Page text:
The Facebook Posts That Make You Happiest Have A Personal Touch, Says Study

You're probably familiar with the feelings of malaise and envy that can come bubbling to the surface after you've spent too much time on social media. But it turns out that not all types of social media posts turn us into green-eyed monsters; indeed, recent research has shed light on the kind of Facebook posts that make you happy. Like, genuinely happy, not just fleetingly so. A welcome digital development, indeed, considering that we're so often swamped with worrying stories about how social media might encourage unhealthy, obsessive behavior or lead to depression.

A recent study of 1,910 Facebook users by Carnegie Mellon University and Facebook revealed that the right kind of Facebook posts can greatly increase happiness and psychological wellbeing. (For what it's worth, this rush of happiness is billed as being on the same level as the happiness brought by getting married or having a baby; I realize, though, that not everyone is thrilled by the idea of either of those events, so do with that what you will.)

Published in the Journal of Computer-Mediated Communication, the study examined how participants recruited from Facebook ads across 91 different countries used the social network. The researchers first analyzed the users' spree of likes, comments, and other activity before asking them to take a monthly survey for three months about their mood and sense of satisfaction. And the researchers uncovered that what actually lifts our mood online is genuine interaction with someone we know personally and care about.

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So how can you craft one of these super uplifting Facebook posts? Study author Moira Burke, a research scientist at Facebook with a Ph.D. in human-computer interaction from Carnegie Mellon University, said in a press release that it's not too hard. "We're not talking about anything that's particularly labor-intensive," she said. "This can be a comment that's just a sentence or two. The important thing is that someone such as a close friend takes the time to personalize it. The content may be uplifting, and the mere act of communication reminds recipients of the meaningful relationships in their lives."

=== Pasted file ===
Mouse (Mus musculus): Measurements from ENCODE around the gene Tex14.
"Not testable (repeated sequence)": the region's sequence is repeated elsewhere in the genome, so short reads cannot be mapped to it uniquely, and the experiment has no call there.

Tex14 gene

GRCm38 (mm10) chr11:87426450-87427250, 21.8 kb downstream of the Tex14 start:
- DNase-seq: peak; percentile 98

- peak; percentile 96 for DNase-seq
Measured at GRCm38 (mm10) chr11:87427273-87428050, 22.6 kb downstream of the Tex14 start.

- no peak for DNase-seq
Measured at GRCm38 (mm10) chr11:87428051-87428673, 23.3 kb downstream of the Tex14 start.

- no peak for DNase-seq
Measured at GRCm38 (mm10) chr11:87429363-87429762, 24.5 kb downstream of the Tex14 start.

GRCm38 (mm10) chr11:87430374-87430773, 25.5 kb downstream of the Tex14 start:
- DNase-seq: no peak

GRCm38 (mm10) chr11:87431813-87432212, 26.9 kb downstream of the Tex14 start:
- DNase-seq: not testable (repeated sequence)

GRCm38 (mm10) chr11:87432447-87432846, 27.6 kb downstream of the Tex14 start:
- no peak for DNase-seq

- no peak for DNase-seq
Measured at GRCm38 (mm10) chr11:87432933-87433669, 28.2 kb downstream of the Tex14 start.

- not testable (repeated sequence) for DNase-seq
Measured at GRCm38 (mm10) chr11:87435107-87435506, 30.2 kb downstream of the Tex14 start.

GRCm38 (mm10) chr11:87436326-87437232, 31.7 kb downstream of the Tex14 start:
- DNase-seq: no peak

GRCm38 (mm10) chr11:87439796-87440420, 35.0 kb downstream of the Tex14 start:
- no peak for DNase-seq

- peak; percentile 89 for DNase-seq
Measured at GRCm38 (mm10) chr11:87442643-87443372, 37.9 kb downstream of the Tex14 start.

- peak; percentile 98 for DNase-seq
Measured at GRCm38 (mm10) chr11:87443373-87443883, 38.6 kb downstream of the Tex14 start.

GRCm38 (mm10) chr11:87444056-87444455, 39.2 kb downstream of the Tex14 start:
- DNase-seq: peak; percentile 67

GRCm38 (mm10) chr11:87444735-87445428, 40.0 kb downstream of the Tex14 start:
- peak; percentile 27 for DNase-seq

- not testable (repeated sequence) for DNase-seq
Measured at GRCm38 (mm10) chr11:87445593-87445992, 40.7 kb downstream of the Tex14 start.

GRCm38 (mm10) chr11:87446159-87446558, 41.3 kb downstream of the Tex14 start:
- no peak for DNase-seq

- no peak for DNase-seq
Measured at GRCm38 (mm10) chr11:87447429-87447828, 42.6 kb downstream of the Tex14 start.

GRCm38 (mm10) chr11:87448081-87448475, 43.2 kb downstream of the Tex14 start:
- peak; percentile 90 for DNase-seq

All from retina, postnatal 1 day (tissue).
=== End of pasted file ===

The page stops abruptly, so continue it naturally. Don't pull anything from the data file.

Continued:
The study also found that 60 is the magic number of nice Facebook posts from friends required to increase users' psychological well-being as much as major, positive life events do (like the aforementioned marriage and baby examples).

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What's interesting about this study is that the research unpacked the different types of activity (comments, likes passive reading, etc.) and the impact receiving them has upon users based on who sent them. Many other studies into social media behavior — and there's been a lot of them, particularly in recent years — tend to blanket-analyze communication from both actual friends and online acquaintances. It's worth noting, though, that Facebook commissioned this particular study; as such, we might want to take the results with at least a small grain of salt.

However, Eureka Alert does note this study was based on social media use and well-being over time, as opposed to the one-time surveys which are common with most other social media habit studies — surveys which often require people to remember what their activity was like (and, unfortunately, memory is an imperfect thing). This therefore grounds the research in reliability, which means that it's better suited to determining weather there's a causal relationship between social media use and happiness.

All that makes sense, but for me, this study has made me think the most about one simple thing: Using social media for its original purpose. We've just been gently reminded that, yes, social media can enhance positive interactions with those close to us... so why don't just use it for that very reason, instead of, oh, scroll-comparing our ex's new partner late into night, or engaging in Twitter spats with trolls we'll never meet? Imagine if we only logged on to check our close friend's photos, or to say "hey" to our family far away. How much more rewarding would our lives be overall — both online and IRL?

It's certainly food for thought.

Images: Giphy (3)